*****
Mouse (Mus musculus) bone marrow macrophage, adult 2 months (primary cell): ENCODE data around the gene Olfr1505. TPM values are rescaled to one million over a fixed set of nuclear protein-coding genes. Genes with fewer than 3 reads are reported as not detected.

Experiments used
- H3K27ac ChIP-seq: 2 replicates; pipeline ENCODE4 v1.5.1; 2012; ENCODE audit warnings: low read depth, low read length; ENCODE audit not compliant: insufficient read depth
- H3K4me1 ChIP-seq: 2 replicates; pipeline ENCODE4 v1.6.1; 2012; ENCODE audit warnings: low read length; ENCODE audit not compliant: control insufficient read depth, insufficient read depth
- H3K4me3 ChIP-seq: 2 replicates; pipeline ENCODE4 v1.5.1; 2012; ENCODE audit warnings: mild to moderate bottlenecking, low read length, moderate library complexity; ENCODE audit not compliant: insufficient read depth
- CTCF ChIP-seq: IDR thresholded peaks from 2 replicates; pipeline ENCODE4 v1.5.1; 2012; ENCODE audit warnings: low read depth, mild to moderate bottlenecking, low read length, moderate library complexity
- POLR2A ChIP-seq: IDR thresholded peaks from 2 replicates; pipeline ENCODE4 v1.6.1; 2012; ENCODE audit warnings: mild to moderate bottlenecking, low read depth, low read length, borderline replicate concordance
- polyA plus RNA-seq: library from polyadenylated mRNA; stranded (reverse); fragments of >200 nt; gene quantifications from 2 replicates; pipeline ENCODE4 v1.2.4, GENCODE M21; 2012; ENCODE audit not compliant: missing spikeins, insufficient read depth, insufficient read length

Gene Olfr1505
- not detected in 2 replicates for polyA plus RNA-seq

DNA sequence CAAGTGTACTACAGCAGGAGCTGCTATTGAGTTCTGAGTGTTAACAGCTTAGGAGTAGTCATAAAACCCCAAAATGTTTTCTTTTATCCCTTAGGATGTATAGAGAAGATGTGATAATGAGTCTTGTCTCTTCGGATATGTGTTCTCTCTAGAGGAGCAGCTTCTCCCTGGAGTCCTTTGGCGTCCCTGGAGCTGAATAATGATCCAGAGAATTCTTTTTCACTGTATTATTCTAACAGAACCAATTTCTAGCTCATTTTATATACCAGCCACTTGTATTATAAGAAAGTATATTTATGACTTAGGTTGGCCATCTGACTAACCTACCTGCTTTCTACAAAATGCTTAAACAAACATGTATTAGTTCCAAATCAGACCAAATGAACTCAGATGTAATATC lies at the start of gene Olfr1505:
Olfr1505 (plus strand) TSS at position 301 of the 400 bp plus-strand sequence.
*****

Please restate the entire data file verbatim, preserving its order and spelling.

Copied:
Mouse (Mus musculus) bone marrow macrophage, adult 2 months (primary cell): ENCODE data around the gene Olfr1505. TPM values are rescaled to one million over a fixed set of nuclear protein-coding genes. Genes with fewer than 3 reads are reported as not detected.

Experiments used
- H3K27ac ChIP-seq: 2 replicates; pipeline ENCODE4 v1.5.1; 2012; ENCODE audit warnings: low read depth, low read length; ENCODE audit not compliant: insufficient read depth
- H3K4me1 ChIP-seq: 2 replicates; pipeline ENCODE4 v1.6.1; 2012; ENCODE audit warnings: low read length; ENCODE audit not compliant: control insufficient read depth, insufficient read depth
- H3K4me3 ChIP-seq: 2 replicates; pipeline ENCODE4 v1.5.1; 2012; ENCODE audit warnings: mild to moderate bottlenecking, low read length, moderate library complexity; ENCODE audit not compliant: insufficient read depth
- CTCF ChIP-seq: IDR thresholded peaks from 2 replicates; pipeline ENCODE4 v1.5.1; 2012; ENCODE audit warnings: low read depth, mild to moderate bottlenecking, low read length, moderate library complexity
- POLR2A ChIP-seq: IDR thresholded peaks from 2 replicates; pipeline ENCODE4 v1.6.1; 2012; ENCODE audit warnings: mild to moderate bottlenecking, low read depth, low read length, borderline replicate concordance
- polyA plus RNA-seq: library from polyadenylated mRNA; stranded (reverse); fragments of >200 nt; gene quantifications from 2 replicates; pipeline ENCODE4 v1.2.4, GENCODE M21; 2012; ENCODE audit not compliant: missing spikeins, insufficient read depth, insufficient read length

Gene Olfr1505
- not detected in 2 replicates for polyA plus RNA-seq

DNA sequence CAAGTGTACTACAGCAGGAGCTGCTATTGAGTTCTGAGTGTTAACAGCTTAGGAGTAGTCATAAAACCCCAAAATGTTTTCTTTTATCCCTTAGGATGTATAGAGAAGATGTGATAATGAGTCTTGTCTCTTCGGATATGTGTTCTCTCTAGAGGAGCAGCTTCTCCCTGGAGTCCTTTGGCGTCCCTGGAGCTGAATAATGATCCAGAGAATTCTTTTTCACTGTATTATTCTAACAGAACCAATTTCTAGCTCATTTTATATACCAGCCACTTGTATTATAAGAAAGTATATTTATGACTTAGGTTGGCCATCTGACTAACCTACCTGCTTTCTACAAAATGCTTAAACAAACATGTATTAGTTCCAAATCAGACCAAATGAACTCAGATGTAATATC lies at the start of gene Olfr1505:
Olfr1505 (plus strand) TSS at position 301 of the 400 bp plus-strand sequence.